“Berries are a preferred food of ruffed grouse, northern flicker, downy woodpecker, eastern kingbird, common crow, gray catbird, American robin, Swainson’s thrush, evening grosbeak, cedar waxwing and purple finch. They are well utilised by dozens of other species of songbirds, particularly during fall migration. The branches and foliage form dense summer cover, offering protection and nesting sites for species such as the American goldfinch. Flowers are an important source of pollen for honey bees. Red squirrels, chipmunks and raccoons include red osier dogwood in their diets, while snowshoe hare and beaver browse the twigs in winter.”

Unfortunately we are now experiencing very overcast skies.   So we can’t get in on this fake new story!!

Too bad!

20170806 Local pollinators, Virgin’s Bower, Cherries, Charles Robertson

All of these pictures, except for the birdie, were made along the Old Still River Road, a stone’s throw from home.  The birdie was nibbling on some roadside sand (or salt) along Hwy 607.  It was a warm windless day, nice for picture-making of wee critters at lunch …

The oval eye suggests that this is a solitary bee of some sort.  The big load of pollen indicates that it might be a female preparing its “nest” to lay its eggs.  I have corresponded with Brits who are now providing nesting tubes for many of these native bees.  This is a good article about solitary bees.

Here are various hoverflies nectaring off of hawkweeds along Old Still River Road …


Two hoverflies…

Another hoverfly.

A sharp-eyed observer will notice that the three above photos are at the same flowerhead.

Pretty but fiercely invasive Purple Loosestrife has been gradually spreading northward over the last 20 years.

I have a very fuzzy photograph that plainly shows the black legs and black thorax streak which identifies this Clearwing as a Snowberry Clearwing Moth nectaring in a patch of Heal-all.

White-faced Meadowhawk on a Spreading Dogbane leaf…

Syrphid approaching Chicory blossom for some nectar …

After much humming and hawing I’ve concluded that this must be a Brown-headed Cowbird.

“Cowbirds are smaller and shorter-tailed than other members of the blackbird family, with a shorter, thicker bill. The brown head of male Brown-headed Cowbirds can be difficult to see in poor light, so body shape and bill shape are the best clues.”

Clematis virginiana (also known as devil’s darning needles, devil’s hair, love vine, traveller’s joy, virgin’s bower, Virginia virgin’s bower, wild hops, and woodbine) is blooming up on tree trunks, on tag alders and prone, along the ground:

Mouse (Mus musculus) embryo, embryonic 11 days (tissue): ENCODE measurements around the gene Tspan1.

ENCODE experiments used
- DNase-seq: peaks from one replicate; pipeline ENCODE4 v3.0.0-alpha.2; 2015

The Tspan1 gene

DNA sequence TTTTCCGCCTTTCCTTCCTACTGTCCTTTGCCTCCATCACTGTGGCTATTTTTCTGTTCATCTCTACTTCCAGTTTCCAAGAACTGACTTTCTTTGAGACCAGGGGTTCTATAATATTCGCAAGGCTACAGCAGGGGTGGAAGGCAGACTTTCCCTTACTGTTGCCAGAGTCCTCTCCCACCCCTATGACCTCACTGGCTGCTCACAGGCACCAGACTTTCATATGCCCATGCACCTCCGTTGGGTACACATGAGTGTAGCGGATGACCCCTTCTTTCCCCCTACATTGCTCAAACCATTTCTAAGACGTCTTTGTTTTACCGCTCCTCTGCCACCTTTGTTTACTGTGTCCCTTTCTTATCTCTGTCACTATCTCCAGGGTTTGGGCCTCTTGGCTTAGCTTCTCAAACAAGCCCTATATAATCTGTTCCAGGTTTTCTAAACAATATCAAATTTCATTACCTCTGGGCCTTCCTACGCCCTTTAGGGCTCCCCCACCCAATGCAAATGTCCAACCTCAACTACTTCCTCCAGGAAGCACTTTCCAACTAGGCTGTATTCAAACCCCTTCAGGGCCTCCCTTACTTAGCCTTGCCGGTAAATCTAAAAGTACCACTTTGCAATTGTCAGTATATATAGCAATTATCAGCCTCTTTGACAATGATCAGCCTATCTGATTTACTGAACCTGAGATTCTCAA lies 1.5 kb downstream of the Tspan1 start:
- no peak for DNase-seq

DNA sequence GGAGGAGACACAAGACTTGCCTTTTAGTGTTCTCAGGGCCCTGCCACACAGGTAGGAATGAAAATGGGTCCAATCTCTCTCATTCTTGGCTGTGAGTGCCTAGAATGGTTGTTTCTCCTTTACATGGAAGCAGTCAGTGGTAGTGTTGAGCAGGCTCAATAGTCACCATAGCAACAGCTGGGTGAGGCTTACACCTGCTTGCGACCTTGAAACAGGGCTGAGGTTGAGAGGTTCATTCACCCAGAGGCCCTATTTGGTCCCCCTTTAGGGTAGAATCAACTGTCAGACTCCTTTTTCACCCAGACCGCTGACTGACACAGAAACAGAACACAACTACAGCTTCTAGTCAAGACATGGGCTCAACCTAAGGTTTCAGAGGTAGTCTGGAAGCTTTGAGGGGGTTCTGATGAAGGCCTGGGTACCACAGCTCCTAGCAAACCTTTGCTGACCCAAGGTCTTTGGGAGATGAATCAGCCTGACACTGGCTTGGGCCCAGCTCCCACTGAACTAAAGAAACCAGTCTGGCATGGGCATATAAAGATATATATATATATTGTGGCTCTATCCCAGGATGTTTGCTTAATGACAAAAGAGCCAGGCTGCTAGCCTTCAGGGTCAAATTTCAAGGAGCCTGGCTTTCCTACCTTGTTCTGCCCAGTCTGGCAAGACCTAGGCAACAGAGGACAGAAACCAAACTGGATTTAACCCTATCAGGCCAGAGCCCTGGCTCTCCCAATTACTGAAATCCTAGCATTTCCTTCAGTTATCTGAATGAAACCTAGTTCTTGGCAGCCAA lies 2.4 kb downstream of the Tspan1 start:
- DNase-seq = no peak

Red Osier Dogwood fruit is ripening …

Prunus serotina, commonly called black cherry, wild black cherry, rum cherry, or mountain black cherry, is ripening.   The little clasps where the stem attached to the fruit distinguishes this specie of Prunus from the shrub-like Prunus virginiana, commonly called bitter-berry, chokecherry,Virginia bird cherry and western chokecherry.  Chokecherries have similar blossoms to black cherries and similar fruit.  Black cherries are nicer to eat and make a nice wine.  This clump of black cherries has a visitor ….

Choke cherries …

Black cherries with a little green visitor

Yesterday I had a very good discussion with a very knowledgeable and forthright Chief Naturalist at Grundy Lake Provincial Park.  I hope that she will help me learn about the flora and fauna in this neck of the woods.  I am especially interested in the effects of a changing climate on the relationships among various flora and fauna especially during the spring.  This primer on the subject was written 10 years ago when climate change was more of a scientific debate than a political debate.  It appears that the answer to Will Plants and (their) Pollinators Get Out of Sync?  is, unfortunately, becoming YES.

It is not surprising that Illinois Wildflowers ,  a wonderful website that relates plants with their fauna associations (See this example.), is authored in the same State where John Robertson did his landmark work over a century ago.  His Flowers and insects; lists of visitors of four hundred and fifty-three flowers    is now a foundation to the study of plant/insect relationships.  What a wonderful little site that last link takes us to!